Color, contrast and motion are only some of the many things our brain needs to process when it receives information about our surroundings. From the moment light hits our eyes, the visual input is depicted and transported through a myriad of steps and networks.
In a region of the brain called the primary visual cortex or V1, the neurons are arranged in a specific way that allows the visual system to calculate where objects are in space. That is, neurons are organized ‘retinotopically’, meaning that neighboring areas in the retina correspond to neighboring areas in V1.
Moreover, in humans, neurons sensitive to the same orientation are located in so-called orientation columns. For example, in one column, all neurons only respond to a horizontal stimulus, but not to diagonal or vertical ones (Figure 1A). Different orientation columns sit next to each other, repeating every 0.5–1 mm, and together cover the entire visual field.
Scientists often use a technique called functional magnetic resonance imaging, or fMRI for short, to study brain circuits. In 2005, two research groups managed to read out the orientation of a visual stimulus from fMRI activity patterns, a development that was met with a lot of excitement – but also some skepticism (Haynes and Rees, 2005; Kamitani and Tong, 2005).
The resolution of fMRI is usually insufficient to image the orientation columns in V1: an ‘unbiased’ sample at the resolution of ~2–3 mm would capture neurons with all possible orientation preferences.
How, then, was it possible to draw detailed conclusions from such a coarse-scale measure as fMRI?
Initially, it was speculated that even though every fMRI voxel contains all orientation columns (due to the much larger resolution of a voxel compared to the spatial scale of orientation columns), there are subtle differences between voxels in terms of the proportion of the different orientation columns within each voxel. For example, in one voxel, more horizontal than vertical columns may be found (Boynton, 2005).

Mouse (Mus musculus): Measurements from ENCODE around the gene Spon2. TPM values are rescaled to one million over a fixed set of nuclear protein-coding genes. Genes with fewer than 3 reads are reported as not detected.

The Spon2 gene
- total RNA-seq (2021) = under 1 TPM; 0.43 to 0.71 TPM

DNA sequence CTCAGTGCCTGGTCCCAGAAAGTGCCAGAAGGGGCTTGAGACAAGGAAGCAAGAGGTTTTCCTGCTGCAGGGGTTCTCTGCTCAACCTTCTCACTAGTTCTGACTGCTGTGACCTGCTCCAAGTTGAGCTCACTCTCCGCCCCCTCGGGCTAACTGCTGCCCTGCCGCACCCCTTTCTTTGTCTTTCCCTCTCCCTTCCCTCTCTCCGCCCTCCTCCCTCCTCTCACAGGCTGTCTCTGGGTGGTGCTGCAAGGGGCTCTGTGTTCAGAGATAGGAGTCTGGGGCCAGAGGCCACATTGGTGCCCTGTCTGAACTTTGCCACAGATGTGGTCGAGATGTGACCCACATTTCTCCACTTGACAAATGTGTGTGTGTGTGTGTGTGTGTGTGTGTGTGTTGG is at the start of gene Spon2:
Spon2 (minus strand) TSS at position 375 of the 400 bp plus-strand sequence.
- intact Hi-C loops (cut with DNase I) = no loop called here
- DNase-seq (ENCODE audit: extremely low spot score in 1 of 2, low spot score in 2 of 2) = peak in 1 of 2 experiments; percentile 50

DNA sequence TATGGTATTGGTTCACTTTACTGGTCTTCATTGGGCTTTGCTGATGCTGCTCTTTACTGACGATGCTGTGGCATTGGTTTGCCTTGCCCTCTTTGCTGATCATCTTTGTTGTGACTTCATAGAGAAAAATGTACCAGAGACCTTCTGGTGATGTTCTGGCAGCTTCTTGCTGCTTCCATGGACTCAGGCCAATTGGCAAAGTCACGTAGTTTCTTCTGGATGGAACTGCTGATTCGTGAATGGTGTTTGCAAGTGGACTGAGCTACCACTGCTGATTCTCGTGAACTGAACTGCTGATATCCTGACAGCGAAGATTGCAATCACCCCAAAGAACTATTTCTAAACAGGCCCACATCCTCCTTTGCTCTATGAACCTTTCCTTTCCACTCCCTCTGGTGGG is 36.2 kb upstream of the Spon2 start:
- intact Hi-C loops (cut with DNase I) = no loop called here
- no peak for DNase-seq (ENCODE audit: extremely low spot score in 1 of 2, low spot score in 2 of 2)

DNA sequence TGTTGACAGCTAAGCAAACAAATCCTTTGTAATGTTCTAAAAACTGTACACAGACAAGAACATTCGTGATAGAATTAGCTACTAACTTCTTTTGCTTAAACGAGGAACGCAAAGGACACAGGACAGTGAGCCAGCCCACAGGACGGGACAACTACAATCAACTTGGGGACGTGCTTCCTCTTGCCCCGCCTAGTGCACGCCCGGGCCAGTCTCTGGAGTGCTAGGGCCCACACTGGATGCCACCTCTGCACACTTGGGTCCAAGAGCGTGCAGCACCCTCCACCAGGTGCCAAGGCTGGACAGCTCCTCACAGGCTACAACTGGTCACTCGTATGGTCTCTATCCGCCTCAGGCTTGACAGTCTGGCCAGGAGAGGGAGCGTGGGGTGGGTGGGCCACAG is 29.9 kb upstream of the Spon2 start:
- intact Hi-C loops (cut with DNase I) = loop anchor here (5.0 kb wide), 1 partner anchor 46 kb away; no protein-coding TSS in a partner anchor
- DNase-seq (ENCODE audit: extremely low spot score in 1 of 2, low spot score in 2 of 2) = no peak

This is refered to as fine-scale bias. These subtle differences are random but systematic. Therefore, a machine learning algorithm can read out the orientation on the basis of these small differences.
Edge Effect Sensitivity
Later studies suggested that, rather, the ability to decode orientation from fMRI patterns originates from activity differences at multiple spatial scales (Swisher et al., 2010), or even exclusively at a coarse spatial scale, i.e. at the level of retinotopic maps (Freeman et al., 2011).
For example, clockwise orientation columns may be over-represented in neurons encoding the upper right part of our surrounding visual space, whereas counter-clockwise orientation columns may be over-represented in neurons encoding the upper left part of visual space (Sasaki et al., 2006). This is an example of coarse-scale bias.
Now, Zvi Roth, David Heeger and Elisha Merriam from the National Institutes of Health and the New York University add a new twist to this debate (Roth et al., 2018).
According to previous research, the edges of a visual stimulus (e.g., the outer and inner contours of a disc with horizontal or vertical stripes) create coarse-scale differences in visual activity (Carlson, 2014). These edges generate decodable activation patterns, and indeed stimuli with blurred edges are harder to decode than with sharper edges.
Roth et al. show in an elegant combination of computational modeling and empirical fMRI work that orientation decoding is indeed sensitive to such ‘edge effects’. However, it does not depend on the edge per se, but on the interaction (which Roth et al. term ‘vignetting’) between the orientation of the stimulus and the frame within which the stimulus is presented (for example, a vertical pattern is presented on a circular frame, with a hole in the middle).